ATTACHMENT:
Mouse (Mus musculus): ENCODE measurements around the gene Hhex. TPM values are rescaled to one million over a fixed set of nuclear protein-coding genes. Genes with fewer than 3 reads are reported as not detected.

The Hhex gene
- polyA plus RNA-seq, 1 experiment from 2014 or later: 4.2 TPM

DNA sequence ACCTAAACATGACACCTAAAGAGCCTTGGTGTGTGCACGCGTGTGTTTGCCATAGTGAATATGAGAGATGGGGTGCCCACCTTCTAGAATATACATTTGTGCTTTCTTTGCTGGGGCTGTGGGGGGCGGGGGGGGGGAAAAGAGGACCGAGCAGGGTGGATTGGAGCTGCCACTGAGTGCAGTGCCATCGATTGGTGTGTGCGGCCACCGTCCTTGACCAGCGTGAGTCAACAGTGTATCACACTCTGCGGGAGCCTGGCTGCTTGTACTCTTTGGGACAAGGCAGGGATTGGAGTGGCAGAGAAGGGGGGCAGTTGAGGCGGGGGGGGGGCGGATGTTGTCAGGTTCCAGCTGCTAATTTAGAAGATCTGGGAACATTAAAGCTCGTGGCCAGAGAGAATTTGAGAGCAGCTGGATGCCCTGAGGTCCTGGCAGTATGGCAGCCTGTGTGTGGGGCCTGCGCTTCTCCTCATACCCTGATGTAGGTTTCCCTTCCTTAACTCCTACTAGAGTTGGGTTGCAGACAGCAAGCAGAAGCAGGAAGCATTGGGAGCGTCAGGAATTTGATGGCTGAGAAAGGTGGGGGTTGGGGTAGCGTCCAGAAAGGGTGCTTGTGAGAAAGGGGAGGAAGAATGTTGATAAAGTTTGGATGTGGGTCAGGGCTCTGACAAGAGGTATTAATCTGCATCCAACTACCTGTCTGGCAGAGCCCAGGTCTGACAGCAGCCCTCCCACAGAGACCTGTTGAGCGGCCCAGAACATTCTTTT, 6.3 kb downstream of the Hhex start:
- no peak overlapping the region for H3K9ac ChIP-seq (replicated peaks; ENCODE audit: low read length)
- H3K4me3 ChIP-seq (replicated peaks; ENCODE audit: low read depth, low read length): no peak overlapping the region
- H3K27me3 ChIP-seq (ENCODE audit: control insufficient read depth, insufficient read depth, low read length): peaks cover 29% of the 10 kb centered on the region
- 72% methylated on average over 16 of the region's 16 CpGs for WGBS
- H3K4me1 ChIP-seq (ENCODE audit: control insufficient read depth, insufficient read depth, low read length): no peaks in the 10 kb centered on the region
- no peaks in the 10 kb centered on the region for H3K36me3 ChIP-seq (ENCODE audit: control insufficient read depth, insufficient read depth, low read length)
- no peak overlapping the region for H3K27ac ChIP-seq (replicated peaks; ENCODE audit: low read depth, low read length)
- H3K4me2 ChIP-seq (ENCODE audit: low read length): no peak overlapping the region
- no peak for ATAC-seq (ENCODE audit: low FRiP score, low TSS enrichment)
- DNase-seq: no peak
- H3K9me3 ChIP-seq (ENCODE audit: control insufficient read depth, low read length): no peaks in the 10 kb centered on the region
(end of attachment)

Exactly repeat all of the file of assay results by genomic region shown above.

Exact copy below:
Mouse (Mus musculus): ENCODE measurements around the gene Hhex. TPM values are rescaled to one million over a fixed set of nuclear protein-coding genes. Genes with fewer than 3 reads are reported as not detected.

The Hhex gene
- polyA plus RNA-seq, 1 experiment from 2014 or later: 4.2 TPM

DNA sequence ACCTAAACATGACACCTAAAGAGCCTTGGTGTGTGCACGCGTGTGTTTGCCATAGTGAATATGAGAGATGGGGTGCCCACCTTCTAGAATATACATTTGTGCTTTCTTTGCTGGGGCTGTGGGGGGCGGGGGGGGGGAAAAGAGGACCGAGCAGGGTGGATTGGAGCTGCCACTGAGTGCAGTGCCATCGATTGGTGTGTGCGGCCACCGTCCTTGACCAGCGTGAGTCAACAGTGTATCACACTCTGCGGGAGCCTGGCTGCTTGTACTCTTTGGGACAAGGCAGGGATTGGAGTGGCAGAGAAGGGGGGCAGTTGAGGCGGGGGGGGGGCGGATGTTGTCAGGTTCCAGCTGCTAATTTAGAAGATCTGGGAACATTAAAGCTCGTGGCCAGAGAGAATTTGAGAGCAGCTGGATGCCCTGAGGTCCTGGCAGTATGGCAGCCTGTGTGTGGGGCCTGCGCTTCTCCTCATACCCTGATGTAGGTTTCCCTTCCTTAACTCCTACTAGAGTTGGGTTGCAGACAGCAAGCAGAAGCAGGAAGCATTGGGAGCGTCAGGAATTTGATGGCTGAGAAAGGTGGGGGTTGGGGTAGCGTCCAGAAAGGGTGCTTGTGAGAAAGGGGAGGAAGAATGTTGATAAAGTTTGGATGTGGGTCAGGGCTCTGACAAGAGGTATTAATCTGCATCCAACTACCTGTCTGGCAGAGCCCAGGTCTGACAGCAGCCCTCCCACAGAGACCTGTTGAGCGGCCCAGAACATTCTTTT, 6.3 kb downstream of the Hhex start:
- no peak overlapping the region for H3K9ac ChIP-seq (replicated peaks; ENCODE audit: low read length)
- H3K4me3 ChIP-seq (replicated peaks; ENCODE audit: low read depth, low read length): no peak overlapping the region
- H3K27me3 ChIP-seq (ENCODE audit: control insufficient read depth, insufficient read depth, low read length): peaks cover 29% of the 10 kb centered on the region
- 72% methylated on average over 16 of the region's 16 CpGs for WGBS
- H3K4me1 ChIP-seq (ENCODE audit: control insufficient read depth, insufficient read depth, low read length): no peaks in the 10 kb centered on the region
- no peaks in the 10 kb centered on the region for H3K36me3 ChIP-seq (ENCODE audit: control insufficient read depth, insufficient read depth, low read length)
- no peak overlapping the region for H3K27ac ChIP-seq (replicated peaks; ENCODE audit: low read depth, low read length)
- H3K4me2 ChIP-seq (ENCODE audit: low read length): no peak overlapping the region
- no peak for ATAC-seq (ENCODE audit: low FRiP score, low TSS enrichment)
- DNase-seq: no peak
- H3K9me3 ChIP-seq (ENCODE audit: control insufficient read depth, low read length): no peaks in the 10 kb centered on the region